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NEW YORK (
) -- It's time to look at this market as a glass half full, Jim Cramer said on
Monday. Cramer outlined a number of what he called silver linings in this quarter's earnings that the naysayers seem to be largely ignoring.
The current trend toward negativity is nothing new, Cramer said. He recounted the months that followed the market crash in 1987. Back then, he noted, every rally was met with skepticism and today's market is no different. But just as it was wrong to give up and go home in 1988, it would be equally foolish to give up today.
The markets still operate on the law of supply and demand, Cramer reminded viewers, which is why now that many of the sellers are drying up, even the laggards are seeing their stocks rally. That's certainly the case with
, said Cramer, as that company's stock barely flinched after yet another disappointing quarter. The same pattern was seen in
, three stocks that are all trending higher even after lackluster earnings.
The naysayers in
have been shaken out, as have most of those betting against
and others, noted Cramer. That's why investors should pay attention to these silver linings, but they simply don't happen in a bear market.
Executive Decision: Irwin Simon
In the "Executive Decision" segment, Cramer sat down with Irwin Simon, chairman, president and CEO of
, the healthy and organic food company whose shares are up 48% in 2013.
Simon said Hain will be providing nearly 1.5 million organic turkeys this Thanksgiving, a sign consumers are on top of what they're eating and want a great-tasting bird while showing concern for both animal welfare and the environment.
Simon also responded to recent criticisms about his company's cash flow, saying Hain has been able to grow organically in the high single digits and that's far better than any other food company. He said despite that high growth, Hain is still able to make money and pay down its debt at the same time. Hain was built on great acquisitions, Simon continued, and he has no plans to change that direction.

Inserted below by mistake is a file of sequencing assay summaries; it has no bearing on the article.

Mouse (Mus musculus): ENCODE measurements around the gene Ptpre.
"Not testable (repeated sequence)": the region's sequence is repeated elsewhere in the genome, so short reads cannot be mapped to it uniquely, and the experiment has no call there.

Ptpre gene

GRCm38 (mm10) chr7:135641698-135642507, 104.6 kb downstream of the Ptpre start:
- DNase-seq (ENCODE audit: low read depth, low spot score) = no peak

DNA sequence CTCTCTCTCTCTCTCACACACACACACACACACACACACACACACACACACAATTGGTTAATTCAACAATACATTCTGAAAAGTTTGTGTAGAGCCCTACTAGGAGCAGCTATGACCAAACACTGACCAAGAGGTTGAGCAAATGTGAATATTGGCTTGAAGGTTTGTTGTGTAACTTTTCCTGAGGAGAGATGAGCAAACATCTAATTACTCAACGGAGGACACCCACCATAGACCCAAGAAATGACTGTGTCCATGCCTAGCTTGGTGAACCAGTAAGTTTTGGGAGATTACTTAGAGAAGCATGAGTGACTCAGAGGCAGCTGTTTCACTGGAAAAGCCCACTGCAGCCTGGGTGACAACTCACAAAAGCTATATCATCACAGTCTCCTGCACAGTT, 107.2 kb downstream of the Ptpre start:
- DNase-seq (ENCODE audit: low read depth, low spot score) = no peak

Continuing on the topic of healthy eating and changing consumer tastes, Simon proclaimed consumers are no longer satisfied with soup in a can or with sugary sodas. "Soda is going away" in favor of healthy drinks and organic juices, while soups are moving out of the can and into pouches and bowls.
Cramer said he's not concerned about Hain's cash flow and continues to think both Hain, and Simon, are winners for investors.
Executive Decision: James Hughes
For his second "Executive Decision" segment, Cramer sat down with James Hughes, CEO of
, the best-of-breed solar panel maker that's seen its shares pop 54% in just the past three months.
Hughes admitted that with so much negativity surrounding the solar industry, rebuilding credibility with investors will take time. But that's exactly what First Solar has been doing, he added, executing on its plan one quarter at a time and winning back investors one by one.
When asked about the state of solar efficiency, Hughes said First Solar's panels are currently producing power at a rate of 59 cents per watt, which already makes it competitive with fossil fuels in some areas of the world. That rate will continue to fall, he said, which will make solar more competitive in more and more places in the comping year. First Solar's current road map calls for 40 cents per watt in the next few years.